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On June 2015, the Texas Department of Housing and Community Affairs lost a case in the U.S. Supreme Court due to their failure to provide equitable affordable housing under the Low Income Housing Tax Credit (LIHTC) program. The U.S. Supreme Court decision has shaken the affordable housing definition by highlighting the importance of location in housing affordability. To best assist low-income families, what should ‘high-opportunity areas’ concretely provide? First and foremost is transportation affordability.

Transportation is more than a sheer convenience for Americans. Looking solely at housing costs is a misleading measure of affordability and a disservice to low-income families. A recent study by the PI, found that, households in 44% of all Multifamily Section 8 properties in the nation, spend on average more than 15 percent of their income on transportation costs, making these properties effectively unaffordable. According to this methodology, more than 73% of Section 8 Multifamily properties in Dallas Fort Worth (DFW) are unaffordable. This study has received extensive media attention by The Dallas Morning News, CityLab and other media outlets.

Yet there is little understanding on the affordability and effectiveness of other rental assistance programs such as Public Housing, LIHTC and the Housing Choice Voucher Program. There is also little understanding about the long term effects of location on low income households in terms of providing accessibility to opportunities and, as a result, affecting the chance of upward mobility.

This study seeks to address these gaps by developing an innovative approach to evaluate the short-term and long-term affordability of all state and federal rental assistance programs in the Dallas-Fort Worth metropolitan area. We used disaggregated data at the property level and measured built environment variables around each property. We then estimated transportation costs for a typical household that qualifies under these programs using solid transportation costs modeling tailored for low-income households. This study sheds light on the relative merit of each program in ensuring affordability when factoring in transportation costs.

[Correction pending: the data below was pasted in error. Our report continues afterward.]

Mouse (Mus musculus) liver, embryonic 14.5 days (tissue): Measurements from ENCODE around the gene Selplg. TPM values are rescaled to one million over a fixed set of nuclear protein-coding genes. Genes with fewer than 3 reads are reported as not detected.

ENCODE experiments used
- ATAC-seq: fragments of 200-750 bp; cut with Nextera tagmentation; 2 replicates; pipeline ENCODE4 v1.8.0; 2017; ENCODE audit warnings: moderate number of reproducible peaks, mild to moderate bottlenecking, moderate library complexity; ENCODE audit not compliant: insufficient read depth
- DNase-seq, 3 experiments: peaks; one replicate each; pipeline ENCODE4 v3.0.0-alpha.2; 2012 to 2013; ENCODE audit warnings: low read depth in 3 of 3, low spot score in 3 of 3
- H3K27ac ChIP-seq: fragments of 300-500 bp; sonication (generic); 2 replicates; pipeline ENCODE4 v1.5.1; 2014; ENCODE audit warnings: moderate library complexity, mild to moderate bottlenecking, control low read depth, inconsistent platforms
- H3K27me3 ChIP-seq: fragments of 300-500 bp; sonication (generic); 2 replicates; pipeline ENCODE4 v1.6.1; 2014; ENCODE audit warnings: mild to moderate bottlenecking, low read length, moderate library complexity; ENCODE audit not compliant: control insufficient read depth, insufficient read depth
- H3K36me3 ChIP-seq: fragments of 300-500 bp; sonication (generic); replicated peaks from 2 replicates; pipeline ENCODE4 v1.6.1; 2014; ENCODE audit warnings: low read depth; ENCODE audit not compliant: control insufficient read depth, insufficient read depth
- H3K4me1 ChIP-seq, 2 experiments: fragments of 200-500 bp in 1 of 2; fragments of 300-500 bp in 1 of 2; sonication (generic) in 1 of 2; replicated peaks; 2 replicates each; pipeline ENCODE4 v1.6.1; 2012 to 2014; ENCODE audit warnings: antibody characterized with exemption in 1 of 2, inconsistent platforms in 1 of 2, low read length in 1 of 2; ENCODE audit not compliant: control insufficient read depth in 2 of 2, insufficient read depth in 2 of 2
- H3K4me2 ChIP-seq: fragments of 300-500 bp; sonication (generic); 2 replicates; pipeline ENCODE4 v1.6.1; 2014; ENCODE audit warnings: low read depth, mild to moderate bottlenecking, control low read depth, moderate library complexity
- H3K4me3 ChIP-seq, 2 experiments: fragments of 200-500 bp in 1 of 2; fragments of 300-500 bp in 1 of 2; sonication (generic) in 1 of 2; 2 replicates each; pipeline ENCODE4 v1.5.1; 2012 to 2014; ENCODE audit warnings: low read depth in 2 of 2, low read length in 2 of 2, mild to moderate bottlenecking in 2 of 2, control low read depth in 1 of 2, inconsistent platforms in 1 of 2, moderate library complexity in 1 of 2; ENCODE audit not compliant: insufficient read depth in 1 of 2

Second, this research seeks to identify long term affordability and opportunities for upward mobility for all census blocks in the Dallas-Fort Worth metropolitan region. We produced a series of “Catalyst Areas” maps. Catalyst Areas represent areas with adequate access (by modes other than driving) to major destinations such as educational facilities, healthy food, health care facilities, public transit, and job opportunities. This would help low-income households to not only spend less on transportation, but also, by providing access to opportunities, increase their chance of upward mobility.

Finally, this study provides recommendations to further federal and state initiatives in coordinating housing and transportation and is designed to inform regional and local planners on location-efficient investments. This study also recommends that the priority in affordable housing investments for low-income households should be given to Catalyst Areas.

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TRCLC 16-08